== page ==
Visa Launches Tool For Merchants To Fight Friendly Fraud

April 20, 2023
Compelling Evidence 3.0, Visa’s new fraud-fighting tool aimed at preventing invalid chargebacks, goes live as friendly fraud tops merchant concerns.

Compelling Evidence 3.0, Visa’s new fraud-fighting tool aimed at preventing invalid chargebacks, goes live as friendly fraud tops merchant concerns.

On Saturday (April 15), Visa’s new tool called Compelling Evidence 3.0 (CE3.0) went live, which aims to fight what merchants call friendly fraud.

Friendly fraud happens when a credit cardholder disputes a legitimate purchase and requests a chargeback.

It may take various forms, including when a consumer does not recognise a transaction on their bank statement, they refute valid purchases such as long-forgotten recurring subscriptions, or claim a purchase was made by their child accessing their card.

CE3.0 allows sellers to defend a legitimate transaction by proving that the cardholder participated in the transaction and it should not be deemed fraudulent. The sellers can do so by providing details of a pattern of prior legitimate transaction history.

If Visa’s criteria is met, the dispute will be blocked and liability for the transaction will stay with the issuer.

To be eligible, the merchant must provide at least three of the following evidentiary data points: email address, shipping address, IP address, user login, or device ID/ device fingerprint. They must also show that there were at least two non-disputed transactions on the same payment method between 120 and 365 days prior to the date of the disputed transaction.

CE3.0 protection applies to Visa disputes that are categorised as “10.4 other fraud - card absent environment”. This code indicates that the cardholder did not authorise or participate in a transaction carried out in a card-not-present (CNP) environment such as via the internet, mail or phone.

Merchants can pre-file these data points even before the initiation of a dispute or in response to that. In either case, the filing of a dispute does not impact the merchant’s fraud ratio.

Rise of chargeback

Chargeback rules are standard consumer protection offered by card companies that give consumers confidence in using their cards knowing they can claim back if something goes wrong.

These rules supplement distance selling rules which offer a cooling-off period for consumers to cancel online purchases without giving a reason. In the US, consumers can exercise this right within three business days of the sale, while they have seven working days to do the same in the UK after receiving the item and 14 days in the EU.

Visa CE3.0 will target chargebacks that occur after these statutory cooling-off periods.

Chargeback rules pre-date the significant rise in digital commerce and in recent years CNP sales have grown significantly, which has also increased the number of disputed transactions.

Visa said that between 2019 and 2021, while its annual CNP sales grew 51 percent, disputes grew nearly 30 percent globally. The card giant estimates that friendly fraud may account for up to 75 percent of all chargebacks.

Meanwhile, another report estimates that, in 2022, 32 percent of merchants experienced friendly fraud.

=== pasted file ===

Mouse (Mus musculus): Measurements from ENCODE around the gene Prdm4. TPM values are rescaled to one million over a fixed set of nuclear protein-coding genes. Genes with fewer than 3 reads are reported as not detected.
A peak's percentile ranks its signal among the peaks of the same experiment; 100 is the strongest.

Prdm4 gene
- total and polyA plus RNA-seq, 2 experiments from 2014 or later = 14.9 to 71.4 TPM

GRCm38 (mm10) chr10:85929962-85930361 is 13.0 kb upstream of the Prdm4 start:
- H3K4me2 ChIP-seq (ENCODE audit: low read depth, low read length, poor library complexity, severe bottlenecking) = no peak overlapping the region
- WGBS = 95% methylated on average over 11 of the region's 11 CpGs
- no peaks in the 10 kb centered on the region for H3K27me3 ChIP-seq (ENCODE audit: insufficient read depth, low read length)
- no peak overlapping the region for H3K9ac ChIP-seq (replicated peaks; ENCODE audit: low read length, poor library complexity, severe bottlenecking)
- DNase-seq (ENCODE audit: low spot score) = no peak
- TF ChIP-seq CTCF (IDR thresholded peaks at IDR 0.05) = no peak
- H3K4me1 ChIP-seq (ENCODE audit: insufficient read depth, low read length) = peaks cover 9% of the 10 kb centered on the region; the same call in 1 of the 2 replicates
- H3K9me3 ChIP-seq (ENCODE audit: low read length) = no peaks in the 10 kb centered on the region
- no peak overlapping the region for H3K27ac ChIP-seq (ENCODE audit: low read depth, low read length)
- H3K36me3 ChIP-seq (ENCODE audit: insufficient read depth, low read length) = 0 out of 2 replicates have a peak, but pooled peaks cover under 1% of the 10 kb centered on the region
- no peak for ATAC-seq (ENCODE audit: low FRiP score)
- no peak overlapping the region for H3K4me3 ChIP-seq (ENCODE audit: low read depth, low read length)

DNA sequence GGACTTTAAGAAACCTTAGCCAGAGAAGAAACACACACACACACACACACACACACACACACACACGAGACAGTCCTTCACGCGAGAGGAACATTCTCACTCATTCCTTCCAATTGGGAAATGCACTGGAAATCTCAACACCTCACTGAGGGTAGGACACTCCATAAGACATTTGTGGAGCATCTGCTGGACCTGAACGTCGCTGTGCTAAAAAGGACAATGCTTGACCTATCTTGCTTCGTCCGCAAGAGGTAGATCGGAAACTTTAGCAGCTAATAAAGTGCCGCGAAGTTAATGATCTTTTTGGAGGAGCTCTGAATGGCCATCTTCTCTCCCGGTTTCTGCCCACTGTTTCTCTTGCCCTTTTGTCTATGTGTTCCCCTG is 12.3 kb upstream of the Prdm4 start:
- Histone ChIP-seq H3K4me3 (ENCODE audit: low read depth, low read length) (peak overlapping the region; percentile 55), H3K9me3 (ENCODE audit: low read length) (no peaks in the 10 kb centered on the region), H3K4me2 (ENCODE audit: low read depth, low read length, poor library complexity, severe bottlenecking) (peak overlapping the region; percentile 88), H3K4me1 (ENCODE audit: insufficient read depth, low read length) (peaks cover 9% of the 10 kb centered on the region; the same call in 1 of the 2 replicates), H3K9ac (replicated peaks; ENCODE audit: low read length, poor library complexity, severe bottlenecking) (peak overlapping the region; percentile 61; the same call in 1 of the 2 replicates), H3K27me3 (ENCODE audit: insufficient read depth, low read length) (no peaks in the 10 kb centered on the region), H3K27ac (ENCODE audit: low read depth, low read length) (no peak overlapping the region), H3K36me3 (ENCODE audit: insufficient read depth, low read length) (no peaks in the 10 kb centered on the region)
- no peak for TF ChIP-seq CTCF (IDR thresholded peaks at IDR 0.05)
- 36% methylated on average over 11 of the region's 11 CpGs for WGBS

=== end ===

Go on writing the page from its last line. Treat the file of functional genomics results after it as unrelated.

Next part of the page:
The card networks have launched various initiatives to fight friendly fraud.

Mastercard, for example, offers Ethoca to reduce cases resulting from fraud, transaction confusion and first-party misuse.

Transaction confusion happens when the cardholder does not recognise a transaction on their bank statement. That is because they typically see only the amount charged and an alphanumeric code of the merchant.

Ethoca Consumer Clarity connects the merchant with the issuer to allow for the sharing of purchase information, such as merchant names, logos, geolocation data and itemised receipts. According to Mastercard, this helps reduce confusion that often leads to friendly fraud disputes.

It aims to protect against first-party misuse by providing clear details, in digital bank apps or with call centre or back office agents, that can help distinguish legitimate purchases against illegitimate ones.

Ethoca Alerts also helps merchants and issuers quickly share transaction dispute information, allowing merchants to more quickly resolve a dispute by refunding the order and cancelling the fulfilment of goods to avoid the chargeback.

Such a digital-first approach helps prevent chargebacks by addressing the common causes of disputes, a Mastercard spokesperson explained to VIXIO.

Visa’s latest tool is particularly useful for subscription sellers, according to the company, which are especially prone to this form of “fraud” because cardholders forget what they subscribed to or fail to cancel the service.

Although it should be noted that some subscription services have been called out in the US for taking advantage of consumers not knowing or forgetting what they subscribed to.

For example, both the Federal Trade Commission (FTC) and the Consumer Financial Protection Bureau (CFPB) have increased their crackdown on so-called dark patterns, which trick consumers into subscriptions they do not want.

Although requesting a chargeback for a wrong purchase is often legitimate and a cardholder's right, several reports indicated that the system has been increasingly exploited in the US.

According to a report by Sift, in the last quarter of 2022, 23 percent of consumers who have filed a chargeback dispute admitted to submitting false fraud claims on legitimate purchases to get their money back. It grew from 17 percent in the year before.

Some merchants hire specialist companies that provide services in mitigating chargebacks, but these too have fallen foul of regulators.

Last week, the FTC sued Chargebacks911 alleging the firm used unfair techniques to turn down consumer disputes.

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